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Thanks for the source, I saw lots of interesting things.

The original article from Cynthia Kase shows that she departed from the concept of the average true range as introduced by Welles Wilder. She probably used the Chandelier Stop, but was not satisfied with the way, how it treated volatility. So instead of using the average, she wanted to use a confidence interval based on the real distribution of volatility, taking into account the skew of that distribution.

As she did not want to be stopped out by two bar reversals, she used the average true range of a double bars. I have used an approximation for the 2-bar average true range several times by multiplying the standard average true range with the square root of 2. Cynthia Kase probably would not have liked this, as it assumes that the average true range is normally distributed, and this clearly does not hold. So let us first to try to the real thing without proxies.

The lines of the DevStop are based on 1, 2 and 3 standard deviations of volatility as measured by the n-period average true range of double-bars. The values 2 and 3 were corrected for the skew, which she determined empirically, and thus became 2.2 and 3.6

Coding this should be straight forward. The only problem that I can imagine is the use of the NinjaScript MAX and MIN methods which are used to determine the Trade High or Trade Low as Cynthia calls it. Also it should be avoided to perform all calculations with every incoming tick, when connected. Otherwise the indicator cannot be used in real time.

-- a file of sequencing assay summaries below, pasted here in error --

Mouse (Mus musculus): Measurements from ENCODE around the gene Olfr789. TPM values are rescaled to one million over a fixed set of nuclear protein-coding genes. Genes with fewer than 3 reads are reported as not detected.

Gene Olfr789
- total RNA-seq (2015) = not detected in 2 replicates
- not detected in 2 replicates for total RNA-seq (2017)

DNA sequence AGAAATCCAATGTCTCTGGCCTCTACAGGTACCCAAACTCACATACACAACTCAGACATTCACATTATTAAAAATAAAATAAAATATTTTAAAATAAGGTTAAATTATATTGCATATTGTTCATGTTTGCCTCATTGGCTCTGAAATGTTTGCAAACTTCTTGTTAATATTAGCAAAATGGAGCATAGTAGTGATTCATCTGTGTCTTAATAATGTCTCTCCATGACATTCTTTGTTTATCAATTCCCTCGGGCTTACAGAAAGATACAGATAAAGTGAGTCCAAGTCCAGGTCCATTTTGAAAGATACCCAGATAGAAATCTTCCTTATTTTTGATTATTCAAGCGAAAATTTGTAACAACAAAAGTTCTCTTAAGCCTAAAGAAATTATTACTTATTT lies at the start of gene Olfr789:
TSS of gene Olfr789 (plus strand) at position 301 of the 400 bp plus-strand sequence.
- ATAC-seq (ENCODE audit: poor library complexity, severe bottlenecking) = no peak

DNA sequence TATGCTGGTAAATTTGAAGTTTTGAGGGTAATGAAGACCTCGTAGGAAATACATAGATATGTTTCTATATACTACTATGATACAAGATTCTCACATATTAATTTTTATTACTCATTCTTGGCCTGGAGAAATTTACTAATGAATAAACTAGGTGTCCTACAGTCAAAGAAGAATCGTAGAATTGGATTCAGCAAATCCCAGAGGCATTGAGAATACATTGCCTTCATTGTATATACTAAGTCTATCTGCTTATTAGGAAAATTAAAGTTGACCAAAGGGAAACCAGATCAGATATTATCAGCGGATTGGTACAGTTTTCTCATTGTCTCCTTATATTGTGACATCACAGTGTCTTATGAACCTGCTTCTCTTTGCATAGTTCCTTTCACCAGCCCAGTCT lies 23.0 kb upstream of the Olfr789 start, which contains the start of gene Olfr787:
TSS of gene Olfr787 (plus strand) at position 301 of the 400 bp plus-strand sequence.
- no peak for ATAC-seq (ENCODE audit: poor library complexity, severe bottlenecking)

I will code it because the concept makes sense. You convinced me.

Last edited by Fat Tails; May 13th, 2011 at 07:42 PM.

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This also means that she has published the formula several times, so there should be no copyright issues, if we rebuild the indicator. It is actually a good publicity for her.

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Made a quick test, whether the 2-bar Average True Range can be approximated by using the 1- bar average true range.

The first indicator panel shows the two bar average true range divided by SQRT(2) plotted against the classical average true range. As you can see the error does not look large. The blue line is the ATR, the green line is the ATBTR.

The second indicator panel shows the percentage error which is made when calculating the ATBTR from the ATR. The results shows that the error can be significant. For smaller timeframes I have found values up to 25%.

So I will abandon the idea of using the ATR multiplied with the factor SQRT(2) as a proxy.

Have coded a first version of the indicator. Please do expect bugs and further changes.

If you compare it to the DevStop2 indicator, which I downloaded from the NinjaTrader forum, the two indicators do not have much in common.

I am still not happy with the result and will need to check some of the assumptions. In particular the trend filter needs to be reworked. Also I am not sure whether the calculation of volatility and standard deviation are correct.